The Wicked Boy arrived as a Christmas gift. I was very glad to see him there by my armchair. I had noticed the tall “publicity piles” in Waterstones - and other outlets - and seen various reviews and articles published when Kate Summerscale’s title first appeared, and yet I was a little anxious.
My worries about how this “Mystery of A Victorian Child Murderer” would end was there from the earliest pages. Besieged by a dreary cold, I even put the book down for a while, fearing that bad events would only end worse.
A week later, I went back to the beginning and stared reading again. The Wicked Boy opens in July 1895, when thirteen-year-old Robert Coombes and his year-younger brother Nattie jaunt off to The Oval to watch a cricket match - after murdering their mother. With their father away at sea, the boys live a fantasy life for a week, aided by deceit and theft and a simple-minded family friend. How can this end in any way well, I thought?
The subject matter may be sensational but the account does not nip along. The amount of research demands patience reading, and a willingness to pause in one moment, whilst events or histories seemingly less relevant are expanded.
“Listen,” I imagined Kate Summerscale saying, “you need to know all this to appreciate just how it was in those times. You need to know more than just the boy.”
The Wicked Boy's world expands and unfolds far beyond the grisly events and the eventual trial. Summerscale’s research takes one through the geography and population of Plaistow and East London to where, beyond the rows of houses, open land still stretches down to the Thames. She guides us through the stench of the area, from the small local industries to the mighty London docks, where live cattle are loaded on to ships bound for America.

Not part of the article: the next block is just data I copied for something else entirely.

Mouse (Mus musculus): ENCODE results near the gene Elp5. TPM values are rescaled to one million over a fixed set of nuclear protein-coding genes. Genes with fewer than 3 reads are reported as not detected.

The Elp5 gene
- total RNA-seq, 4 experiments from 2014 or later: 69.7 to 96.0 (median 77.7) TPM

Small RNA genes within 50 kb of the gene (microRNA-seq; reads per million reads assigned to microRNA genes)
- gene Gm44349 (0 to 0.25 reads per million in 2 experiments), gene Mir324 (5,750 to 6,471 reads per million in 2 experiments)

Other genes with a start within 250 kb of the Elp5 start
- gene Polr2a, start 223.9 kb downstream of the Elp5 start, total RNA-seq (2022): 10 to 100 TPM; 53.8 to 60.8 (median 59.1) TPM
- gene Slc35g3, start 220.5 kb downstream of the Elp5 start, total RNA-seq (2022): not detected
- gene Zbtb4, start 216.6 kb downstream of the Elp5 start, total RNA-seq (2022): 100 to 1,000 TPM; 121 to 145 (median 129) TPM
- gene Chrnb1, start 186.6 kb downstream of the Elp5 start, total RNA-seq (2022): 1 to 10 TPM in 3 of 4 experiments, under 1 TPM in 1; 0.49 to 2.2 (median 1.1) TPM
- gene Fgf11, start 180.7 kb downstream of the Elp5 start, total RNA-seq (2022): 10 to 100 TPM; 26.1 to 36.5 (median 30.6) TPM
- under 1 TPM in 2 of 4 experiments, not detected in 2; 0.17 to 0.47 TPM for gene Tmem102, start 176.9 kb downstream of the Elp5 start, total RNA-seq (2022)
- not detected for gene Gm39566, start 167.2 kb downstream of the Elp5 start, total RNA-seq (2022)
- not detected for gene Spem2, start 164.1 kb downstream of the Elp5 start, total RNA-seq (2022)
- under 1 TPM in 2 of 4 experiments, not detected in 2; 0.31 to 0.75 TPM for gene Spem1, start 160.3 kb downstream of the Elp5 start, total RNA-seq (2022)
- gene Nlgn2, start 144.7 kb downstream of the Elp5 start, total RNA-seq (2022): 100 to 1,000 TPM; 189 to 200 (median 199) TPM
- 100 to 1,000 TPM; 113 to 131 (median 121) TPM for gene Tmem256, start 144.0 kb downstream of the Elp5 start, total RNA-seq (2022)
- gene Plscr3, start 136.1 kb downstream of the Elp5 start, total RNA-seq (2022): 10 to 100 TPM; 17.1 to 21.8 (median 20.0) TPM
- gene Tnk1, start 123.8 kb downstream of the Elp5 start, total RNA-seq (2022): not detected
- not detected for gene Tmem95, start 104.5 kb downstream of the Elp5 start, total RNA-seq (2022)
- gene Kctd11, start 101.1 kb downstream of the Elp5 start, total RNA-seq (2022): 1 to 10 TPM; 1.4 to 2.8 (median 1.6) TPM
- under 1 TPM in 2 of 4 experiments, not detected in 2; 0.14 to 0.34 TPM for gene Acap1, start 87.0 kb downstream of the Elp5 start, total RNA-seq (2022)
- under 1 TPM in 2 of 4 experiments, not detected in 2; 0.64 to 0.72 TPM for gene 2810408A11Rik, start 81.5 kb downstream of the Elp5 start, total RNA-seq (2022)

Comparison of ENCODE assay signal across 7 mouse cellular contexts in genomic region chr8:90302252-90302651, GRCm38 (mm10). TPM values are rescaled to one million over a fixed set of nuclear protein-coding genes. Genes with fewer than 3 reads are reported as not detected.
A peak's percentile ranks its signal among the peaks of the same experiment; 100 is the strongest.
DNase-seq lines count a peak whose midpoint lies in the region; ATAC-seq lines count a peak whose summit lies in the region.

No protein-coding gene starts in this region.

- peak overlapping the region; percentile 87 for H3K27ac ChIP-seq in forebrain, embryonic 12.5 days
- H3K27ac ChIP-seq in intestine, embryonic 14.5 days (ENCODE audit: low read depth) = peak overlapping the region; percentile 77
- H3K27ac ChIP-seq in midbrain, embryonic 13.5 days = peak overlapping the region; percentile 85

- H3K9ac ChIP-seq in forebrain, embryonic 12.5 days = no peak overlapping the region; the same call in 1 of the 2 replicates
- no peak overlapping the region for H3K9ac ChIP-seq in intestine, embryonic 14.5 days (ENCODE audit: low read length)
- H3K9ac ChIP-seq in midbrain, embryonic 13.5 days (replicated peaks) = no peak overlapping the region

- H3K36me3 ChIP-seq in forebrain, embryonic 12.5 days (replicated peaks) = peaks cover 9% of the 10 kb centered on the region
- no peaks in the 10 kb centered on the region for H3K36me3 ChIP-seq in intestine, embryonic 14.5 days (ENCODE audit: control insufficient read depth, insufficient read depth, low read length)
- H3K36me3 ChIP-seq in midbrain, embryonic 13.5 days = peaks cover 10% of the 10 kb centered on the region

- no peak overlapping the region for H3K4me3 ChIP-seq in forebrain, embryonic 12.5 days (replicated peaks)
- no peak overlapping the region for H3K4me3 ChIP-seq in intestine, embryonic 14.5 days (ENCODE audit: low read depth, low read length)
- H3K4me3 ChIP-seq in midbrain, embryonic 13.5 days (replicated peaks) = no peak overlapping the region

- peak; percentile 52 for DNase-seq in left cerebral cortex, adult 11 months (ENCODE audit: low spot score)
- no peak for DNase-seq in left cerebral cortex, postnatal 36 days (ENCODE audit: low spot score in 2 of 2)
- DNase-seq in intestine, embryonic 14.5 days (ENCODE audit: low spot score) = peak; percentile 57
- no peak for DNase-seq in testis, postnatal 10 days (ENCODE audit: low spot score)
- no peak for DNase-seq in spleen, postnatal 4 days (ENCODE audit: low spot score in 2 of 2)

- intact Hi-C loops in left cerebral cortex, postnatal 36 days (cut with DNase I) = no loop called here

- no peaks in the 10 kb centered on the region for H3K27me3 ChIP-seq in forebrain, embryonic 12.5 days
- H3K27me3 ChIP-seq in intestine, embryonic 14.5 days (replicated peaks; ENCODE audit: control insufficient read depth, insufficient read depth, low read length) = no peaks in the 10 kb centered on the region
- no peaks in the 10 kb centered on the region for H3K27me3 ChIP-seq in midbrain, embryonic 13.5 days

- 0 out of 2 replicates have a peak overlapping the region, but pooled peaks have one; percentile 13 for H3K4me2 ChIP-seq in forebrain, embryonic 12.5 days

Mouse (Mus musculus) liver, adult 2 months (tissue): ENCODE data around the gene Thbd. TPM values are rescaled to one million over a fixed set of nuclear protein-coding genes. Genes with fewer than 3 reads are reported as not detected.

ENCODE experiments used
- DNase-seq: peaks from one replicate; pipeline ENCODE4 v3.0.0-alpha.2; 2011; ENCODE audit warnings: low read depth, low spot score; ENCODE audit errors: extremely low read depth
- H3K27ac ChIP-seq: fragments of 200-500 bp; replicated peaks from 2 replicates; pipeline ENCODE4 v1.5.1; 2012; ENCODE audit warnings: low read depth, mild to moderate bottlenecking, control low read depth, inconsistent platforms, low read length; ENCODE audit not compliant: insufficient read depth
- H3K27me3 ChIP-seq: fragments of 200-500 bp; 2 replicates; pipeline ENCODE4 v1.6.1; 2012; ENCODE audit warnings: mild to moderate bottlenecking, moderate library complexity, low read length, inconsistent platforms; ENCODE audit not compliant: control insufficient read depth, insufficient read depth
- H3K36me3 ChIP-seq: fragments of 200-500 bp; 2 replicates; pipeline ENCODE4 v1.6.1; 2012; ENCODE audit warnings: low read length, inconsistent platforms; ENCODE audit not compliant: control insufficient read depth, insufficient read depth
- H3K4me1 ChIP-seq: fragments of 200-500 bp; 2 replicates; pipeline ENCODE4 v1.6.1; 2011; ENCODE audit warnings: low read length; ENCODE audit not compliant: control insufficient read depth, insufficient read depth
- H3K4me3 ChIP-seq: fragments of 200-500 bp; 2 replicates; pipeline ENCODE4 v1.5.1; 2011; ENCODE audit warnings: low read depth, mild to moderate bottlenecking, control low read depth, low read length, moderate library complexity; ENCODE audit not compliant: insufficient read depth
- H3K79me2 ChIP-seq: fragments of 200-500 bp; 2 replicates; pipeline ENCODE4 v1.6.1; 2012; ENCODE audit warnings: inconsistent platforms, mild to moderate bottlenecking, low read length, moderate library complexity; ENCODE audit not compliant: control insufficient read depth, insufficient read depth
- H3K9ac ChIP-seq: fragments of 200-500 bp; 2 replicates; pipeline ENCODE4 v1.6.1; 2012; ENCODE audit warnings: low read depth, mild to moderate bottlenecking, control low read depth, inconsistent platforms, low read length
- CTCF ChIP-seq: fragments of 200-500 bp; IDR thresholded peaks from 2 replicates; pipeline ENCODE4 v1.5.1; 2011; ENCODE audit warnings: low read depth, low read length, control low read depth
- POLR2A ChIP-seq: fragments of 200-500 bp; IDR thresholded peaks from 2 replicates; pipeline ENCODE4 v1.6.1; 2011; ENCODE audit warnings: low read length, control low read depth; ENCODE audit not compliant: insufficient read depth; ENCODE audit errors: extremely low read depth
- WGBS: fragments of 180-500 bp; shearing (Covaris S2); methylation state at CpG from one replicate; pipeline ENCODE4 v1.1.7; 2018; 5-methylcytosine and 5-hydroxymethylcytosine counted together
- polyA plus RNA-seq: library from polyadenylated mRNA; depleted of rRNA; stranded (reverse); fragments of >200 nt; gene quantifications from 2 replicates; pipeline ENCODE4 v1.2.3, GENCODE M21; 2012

Summerscale brings is the brief testimonies of many involved in the awful event: the boy’s teachers, the pawnbroker, the family friends and Liverpool aunt, and we are introduced to the schools & institutions the boys occasionally attended. We half-meet the father, who hears of his sons arrests when he is docked in America but who cannot afford to abandon his work-passage back, and half-imagine what life the brothers led in the shadow of their excitable but apparently violent mother.
The press and public were particularly strident about the stack of a type of sensational magazine, known as Penny Bloods or Penny Dreadfuls, found in the house.
The Bloods fascinated Robert, and his indulgence in tales of vicious crimes and bold and often lawless adventure proved, for some, further evidence of the dangers of encouraging literacy in the working classes.
Later in the book, there is a closer analysis of such narratives, comparing these rough tales with the type of boy's adventure stories told in more respected books. In many way, the traits admired in the heroic protagonists are similar, except perhaps for their class in society - and the cost of the books themselves.
The two brothers certainly seem strange boys, but Nattie is judged too young to be guilty and called to give witness to his older brother’s crime. Robert’s behaviour in the dock is noted as odd – laughing, grimacing, unaware – and there are comments about the navy blazer edged with gold cord that he wears. The Coombes were a family that wanted to look respectable to other eyes.